No refunds, no refunds
As someone who’s looking for an RTX 3000-series card knows, the only way to get one right now is to spend an obscene sum on eBay. There are, however, quite a few RTX 3080/3090 listings with prices lower than the MSRP, but make careful to read the descriptions: they would almost definitely be a picture of a card, or an object that is just as worthless. While some sellers say that this is a retaliation move against scalpers, some are likely to use the pretext as a pretext to rip off consumers; all auctions state ‘no refunds, no returns.’
The RTX 3000-series cards, the Radeon RX 6000s, the Ryzen 5000 CPUs and the new consoles have all suffered problems in terms of supply, due in no small part to the scalpers who snatch them and make big profits at auction sites. A January study revealed that scalpers sold more than 53,000 new Nvidia/AMD cards worth $65 million, which is now going to be much bigger.
There are various RTX 3080/3090 cards available on eBay under their MSRPs, but it should be apparent that purchasing one would lead to disappointment; most of them are for nothing more than product photos.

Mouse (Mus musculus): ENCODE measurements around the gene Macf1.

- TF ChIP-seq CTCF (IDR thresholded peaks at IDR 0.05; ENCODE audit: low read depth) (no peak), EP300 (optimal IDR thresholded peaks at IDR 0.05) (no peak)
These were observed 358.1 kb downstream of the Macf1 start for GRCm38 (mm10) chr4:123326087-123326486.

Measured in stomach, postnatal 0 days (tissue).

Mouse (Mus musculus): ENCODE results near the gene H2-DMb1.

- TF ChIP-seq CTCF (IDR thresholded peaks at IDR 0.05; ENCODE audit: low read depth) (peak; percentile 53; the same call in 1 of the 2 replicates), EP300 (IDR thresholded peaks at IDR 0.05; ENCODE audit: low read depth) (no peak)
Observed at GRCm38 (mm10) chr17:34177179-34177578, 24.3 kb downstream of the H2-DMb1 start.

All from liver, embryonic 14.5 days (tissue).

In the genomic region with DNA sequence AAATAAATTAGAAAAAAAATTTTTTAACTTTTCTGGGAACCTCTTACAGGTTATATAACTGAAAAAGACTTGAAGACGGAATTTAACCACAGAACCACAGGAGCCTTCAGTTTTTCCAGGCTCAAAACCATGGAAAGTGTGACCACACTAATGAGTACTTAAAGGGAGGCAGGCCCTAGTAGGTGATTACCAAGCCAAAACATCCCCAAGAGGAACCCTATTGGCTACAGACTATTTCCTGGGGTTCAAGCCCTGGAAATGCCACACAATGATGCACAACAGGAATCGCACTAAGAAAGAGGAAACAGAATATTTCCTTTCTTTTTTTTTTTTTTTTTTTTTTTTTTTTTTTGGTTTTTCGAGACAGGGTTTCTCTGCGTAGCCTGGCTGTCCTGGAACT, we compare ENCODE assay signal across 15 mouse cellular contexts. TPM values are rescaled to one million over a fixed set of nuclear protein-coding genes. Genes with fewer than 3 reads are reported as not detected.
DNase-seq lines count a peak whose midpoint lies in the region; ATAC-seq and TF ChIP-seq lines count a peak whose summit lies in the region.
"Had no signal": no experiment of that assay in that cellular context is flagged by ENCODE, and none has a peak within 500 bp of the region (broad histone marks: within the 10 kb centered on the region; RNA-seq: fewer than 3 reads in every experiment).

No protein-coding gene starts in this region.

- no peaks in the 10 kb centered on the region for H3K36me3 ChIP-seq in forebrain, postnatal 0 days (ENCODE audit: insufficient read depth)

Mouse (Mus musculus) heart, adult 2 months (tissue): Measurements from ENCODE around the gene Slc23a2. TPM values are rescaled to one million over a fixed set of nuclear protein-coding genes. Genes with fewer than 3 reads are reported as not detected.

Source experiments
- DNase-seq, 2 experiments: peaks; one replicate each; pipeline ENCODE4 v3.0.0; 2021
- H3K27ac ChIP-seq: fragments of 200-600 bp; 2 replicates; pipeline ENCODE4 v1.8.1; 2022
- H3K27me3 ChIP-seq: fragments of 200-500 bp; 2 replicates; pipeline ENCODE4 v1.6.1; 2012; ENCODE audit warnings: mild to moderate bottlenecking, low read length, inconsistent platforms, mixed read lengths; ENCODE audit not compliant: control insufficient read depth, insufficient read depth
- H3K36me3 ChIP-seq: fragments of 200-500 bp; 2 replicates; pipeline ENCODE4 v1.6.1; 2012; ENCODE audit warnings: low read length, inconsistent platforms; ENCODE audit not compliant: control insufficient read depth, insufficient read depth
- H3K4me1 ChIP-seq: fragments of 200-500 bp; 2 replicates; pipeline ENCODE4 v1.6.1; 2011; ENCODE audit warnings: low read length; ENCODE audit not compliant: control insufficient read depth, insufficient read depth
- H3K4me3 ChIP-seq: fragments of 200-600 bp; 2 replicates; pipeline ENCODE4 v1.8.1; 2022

These types of shenanigans have been on eBay for a long time. It was widespread when the PS5 was released, tricking many desperate parents into spending a lot for a digital shot of the console. What’s different with a lot of graphics card listings is that they warn users not to buy anything, pretending to be a trap set for bots.
“NO HUMANS ALLOWED!” states one auction. “DO NOT BUY UNLESS YOU ARE A BOT OR WOULD LIKE TO PURCHASE A DIGITAL ART PIECE OF THE CARD AS A MONUMENT TO CURRENT MARKET CONDITIONS.”
Something that punishes scalpers should be accepted, but it’s easy to believe that many of these listings contain “bots-only” messages as a means to protect the backs of vendors, particularly because they have “no reimbursement, no returns” policies.
What is the suggested PSU for this cardboard box?
It’s not just the photos of cards that scammers are promoting. PCMag notes that one person is selling the “NVIDIA GeForce RTX 3080 Founder’s Edition,” although the description reveals that it is a “New 3D PRINTED PLASTIC MODEL.” There are other empty box auctions.
If you’re able to buy the RTX 3080 on eBay, plan to spend more than $1,000 for the actual thing—and make sure you read the summary.